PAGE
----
We will share WLBZ's Buddy to Buddy videos, articles and posts to help encourage you to do your monthly self exams and to encourage your family members and those you care about to perform them as well.
BUCKSPORT, Maine (NEWS CENTER) -- When something threatens your life, your family is also threatened. Your first instinct is to protect your family, especially your kids. You want to shield them from hearing bad news and cancer is not an easy subject to talk about.
At 36-years-old, Shannon Connor was diagnosed with breast cancer and her fear and uncertainty consumed her. Shannon's mother battled breast cancer previously, but in 2006 her 11-year-old son and 4-year-old daughter were now going to watch their mother go through this battle. Shannon believed it was important to have an open and honest conversation with her children.
"He came in to talk with me and I said, 'yes, I have breast cancer' and we are going to have to wait and see what happens. The first thing he asked me, 'are you going to be bald like grandma?' and I said I don't think so, I don't think I'm going to lose my hair,'" said Shannon.
Clinical Health Psychologist at EMMC Robert Ferguson said it's important to be open with your kids by providing them with realistic answers to their questions to help lessen their fears, while keeping in mind their age and saying things in simple terms.
"It's okay to say mom is sick. And the doctors are working with mom to have some treatment done and sometimes the treatment will make mom tired. Explain very specifically what the symptoms will be, what the side effects are and how that can interrupt the day."
Shannon explained breast cancer to her daughter, Haley, at the time, through a demonstration that she would be able to understand.
"I kinda said a story about moldy cheese. Like if there is a little piece of mold on it then we will just cut it off and everything will be fine."
BANGOR, Maine (NEWS CENTER) -- Jane Sawyer didn't appreciate the full value of exercise until after her battle with breast cancer.
"No. No. Not really, I was always busy. I had three kids and a job, but going to the gym, no. No, I didn't do any of that."
Studies show that choosing a healthy lifestyle helps breast cancer survivors. Researchers said exercise can reduce long-term effects of treatment, improve range of motion and increase strength and flexibility.
Sawyer was diagnosed with breast cancer in 2007 and part of her remission journey is being physically active. Bangor YMCA offers a 'Thrive with Exercise' program for breast cancer survivors, so together these woman can kick cancer in the rear. The program will provide an atmosphere of encouragement and motivation for survivors in the workout group.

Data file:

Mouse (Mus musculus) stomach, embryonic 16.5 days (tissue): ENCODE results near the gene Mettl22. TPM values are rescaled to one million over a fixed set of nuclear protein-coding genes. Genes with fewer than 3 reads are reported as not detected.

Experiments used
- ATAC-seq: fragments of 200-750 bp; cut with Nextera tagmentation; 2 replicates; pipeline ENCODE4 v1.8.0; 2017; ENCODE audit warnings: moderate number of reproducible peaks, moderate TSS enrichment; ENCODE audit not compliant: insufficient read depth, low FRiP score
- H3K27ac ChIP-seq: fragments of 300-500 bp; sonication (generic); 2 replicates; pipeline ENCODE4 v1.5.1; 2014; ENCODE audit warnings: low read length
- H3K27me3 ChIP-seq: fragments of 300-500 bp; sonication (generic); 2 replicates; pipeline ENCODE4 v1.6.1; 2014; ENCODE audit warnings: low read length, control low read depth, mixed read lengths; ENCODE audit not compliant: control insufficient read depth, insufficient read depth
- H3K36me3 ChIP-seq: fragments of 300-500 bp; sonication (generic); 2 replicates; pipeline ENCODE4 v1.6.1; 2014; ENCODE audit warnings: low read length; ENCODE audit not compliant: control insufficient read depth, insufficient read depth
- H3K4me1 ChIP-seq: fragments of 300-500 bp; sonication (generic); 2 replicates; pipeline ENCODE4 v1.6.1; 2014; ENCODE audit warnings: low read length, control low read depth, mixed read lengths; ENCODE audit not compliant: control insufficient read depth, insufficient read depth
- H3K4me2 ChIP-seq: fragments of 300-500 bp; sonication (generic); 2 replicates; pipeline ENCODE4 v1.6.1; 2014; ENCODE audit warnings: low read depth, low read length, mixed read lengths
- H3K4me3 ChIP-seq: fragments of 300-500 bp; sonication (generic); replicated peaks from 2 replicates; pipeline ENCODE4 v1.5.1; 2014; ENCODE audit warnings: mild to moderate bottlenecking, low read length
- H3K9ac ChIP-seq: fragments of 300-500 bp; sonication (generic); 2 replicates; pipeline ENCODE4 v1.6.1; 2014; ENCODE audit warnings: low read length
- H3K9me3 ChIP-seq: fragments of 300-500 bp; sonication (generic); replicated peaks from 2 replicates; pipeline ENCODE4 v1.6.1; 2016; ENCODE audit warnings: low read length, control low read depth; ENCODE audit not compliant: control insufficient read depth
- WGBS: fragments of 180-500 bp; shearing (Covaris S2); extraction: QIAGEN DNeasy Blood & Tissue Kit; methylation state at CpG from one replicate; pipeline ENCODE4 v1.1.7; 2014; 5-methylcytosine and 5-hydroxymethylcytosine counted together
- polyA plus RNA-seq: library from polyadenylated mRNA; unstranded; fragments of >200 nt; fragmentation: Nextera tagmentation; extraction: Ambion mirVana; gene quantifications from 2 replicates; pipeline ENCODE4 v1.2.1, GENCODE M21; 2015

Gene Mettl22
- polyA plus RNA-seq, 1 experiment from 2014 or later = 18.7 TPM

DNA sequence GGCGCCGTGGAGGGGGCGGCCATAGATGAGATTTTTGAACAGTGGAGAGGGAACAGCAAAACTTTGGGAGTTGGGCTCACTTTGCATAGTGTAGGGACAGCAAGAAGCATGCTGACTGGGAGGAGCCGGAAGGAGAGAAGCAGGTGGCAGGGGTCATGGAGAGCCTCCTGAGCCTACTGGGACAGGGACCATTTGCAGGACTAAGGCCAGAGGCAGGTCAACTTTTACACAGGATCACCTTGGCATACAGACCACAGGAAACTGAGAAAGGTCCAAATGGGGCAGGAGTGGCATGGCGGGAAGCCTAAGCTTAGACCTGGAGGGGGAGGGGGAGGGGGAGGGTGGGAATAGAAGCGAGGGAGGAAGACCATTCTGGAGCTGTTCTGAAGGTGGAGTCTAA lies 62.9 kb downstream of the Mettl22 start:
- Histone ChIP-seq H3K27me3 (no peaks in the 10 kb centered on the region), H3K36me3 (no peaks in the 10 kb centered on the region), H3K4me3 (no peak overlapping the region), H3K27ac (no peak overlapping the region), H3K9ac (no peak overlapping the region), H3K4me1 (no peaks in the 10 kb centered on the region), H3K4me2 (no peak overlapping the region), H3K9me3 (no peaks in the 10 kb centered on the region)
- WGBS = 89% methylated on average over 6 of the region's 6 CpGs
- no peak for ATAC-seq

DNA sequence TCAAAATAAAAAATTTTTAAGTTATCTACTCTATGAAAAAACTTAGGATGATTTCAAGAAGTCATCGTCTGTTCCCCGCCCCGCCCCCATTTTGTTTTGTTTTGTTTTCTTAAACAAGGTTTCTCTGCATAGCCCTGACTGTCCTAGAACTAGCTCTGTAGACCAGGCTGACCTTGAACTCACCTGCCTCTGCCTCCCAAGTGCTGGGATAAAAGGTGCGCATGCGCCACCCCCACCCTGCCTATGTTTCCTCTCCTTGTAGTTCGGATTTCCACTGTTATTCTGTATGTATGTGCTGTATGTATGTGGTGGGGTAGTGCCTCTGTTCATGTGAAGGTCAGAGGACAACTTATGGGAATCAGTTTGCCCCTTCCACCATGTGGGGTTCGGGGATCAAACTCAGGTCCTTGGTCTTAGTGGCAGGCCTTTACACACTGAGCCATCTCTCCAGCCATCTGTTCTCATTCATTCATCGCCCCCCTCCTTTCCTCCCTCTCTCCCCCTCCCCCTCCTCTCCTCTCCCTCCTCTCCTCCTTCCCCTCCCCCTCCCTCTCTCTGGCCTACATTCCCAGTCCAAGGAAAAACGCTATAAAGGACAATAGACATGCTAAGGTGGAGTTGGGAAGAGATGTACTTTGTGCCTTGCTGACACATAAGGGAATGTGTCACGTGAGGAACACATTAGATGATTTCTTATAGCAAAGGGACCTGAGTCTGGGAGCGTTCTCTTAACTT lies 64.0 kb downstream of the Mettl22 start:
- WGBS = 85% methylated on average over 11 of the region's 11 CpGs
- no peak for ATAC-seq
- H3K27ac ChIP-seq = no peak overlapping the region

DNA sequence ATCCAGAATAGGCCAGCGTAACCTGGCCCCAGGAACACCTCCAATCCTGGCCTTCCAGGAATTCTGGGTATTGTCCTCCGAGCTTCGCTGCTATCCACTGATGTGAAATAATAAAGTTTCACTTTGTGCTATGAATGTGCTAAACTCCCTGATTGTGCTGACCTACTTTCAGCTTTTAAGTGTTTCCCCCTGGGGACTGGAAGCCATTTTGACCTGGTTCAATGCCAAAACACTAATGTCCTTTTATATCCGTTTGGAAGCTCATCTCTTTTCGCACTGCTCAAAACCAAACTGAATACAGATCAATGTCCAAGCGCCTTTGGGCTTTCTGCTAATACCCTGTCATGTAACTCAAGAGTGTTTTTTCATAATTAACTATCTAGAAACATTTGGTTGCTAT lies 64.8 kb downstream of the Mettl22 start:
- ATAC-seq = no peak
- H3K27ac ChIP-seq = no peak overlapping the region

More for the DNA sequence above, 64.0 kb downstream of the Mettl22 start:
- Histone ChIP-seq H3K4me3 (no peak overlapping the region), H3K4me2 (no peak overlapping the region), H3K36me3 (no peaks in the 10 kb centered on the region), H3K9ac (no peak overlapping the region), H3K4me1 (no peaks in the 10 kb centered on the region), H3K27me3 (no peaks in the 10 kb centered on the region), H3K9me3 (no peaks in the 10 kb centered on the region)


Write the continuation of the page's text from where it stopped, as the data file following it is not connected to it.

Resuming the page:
Breast cancer survivor Dixie-Lea Thayer said this exercise group is a sisterhood. They welcome any breast cancer survivor into their workout group. Thayer was diagnosed 11 years ago with cancer in one breast, and two years later, in her other breast.
"It's made me a stronger person and being able to cope with whatever life has thrown at me. It (the workout) energizes you, but it also makes me feel better about my body. And I just feel healthy emotionally and physically," she said.
The program runs in 12 week sessions and meets twice a week. For more information call Tammy Hodgdon at 941-2808 or email her at thodgdon@bangorY.org.
HAMPDEN, Maine (NEWS CENTER) -- Karen Rudge's strong will and support from family helped her throw cancer to the curb.
Breast cancer has affected millions of women -- and many of us know someone who has fought it -- whether it is a family member, a friend, or even a co-worker.
Rudge said having a positive attitude is half the battle. She believes having her family and close friends surrounding her helped in the healing process.
"It wasn't beating me, I was going to beat this. And I think it's very important to have a positive attitude because it's so easy to be down and I just think a positive attitude has been one of my biggest helps," Rudge said.
During her treatment, normalcy was key, so she kept working just cut down her hours.The positive attitudes from her kids helped spread the affection of moral support even during the most emotional moments.
Rudge's daughter and son captured the moments along the way, so she can always look back on her journey. They shaved their heads and got tattoos that had the breast cancer emblem to help support their mom.
"She (hairdresser) shaved all of their heads and it was like everybody was a little different, one was a little short with the ribbons out and one was longer with the ribbons in," Rudge said. "My daughter had 16 inches cut off with a ribbon shaved into her head and it was quite emotional."
It's in the candid moments where everyone joins in the fight to tell Karen's cancer to "take a hike."
Karen's advice for other women is take the time to research and fully understand what is going on. She said it is also important to make decisions that work best for you.
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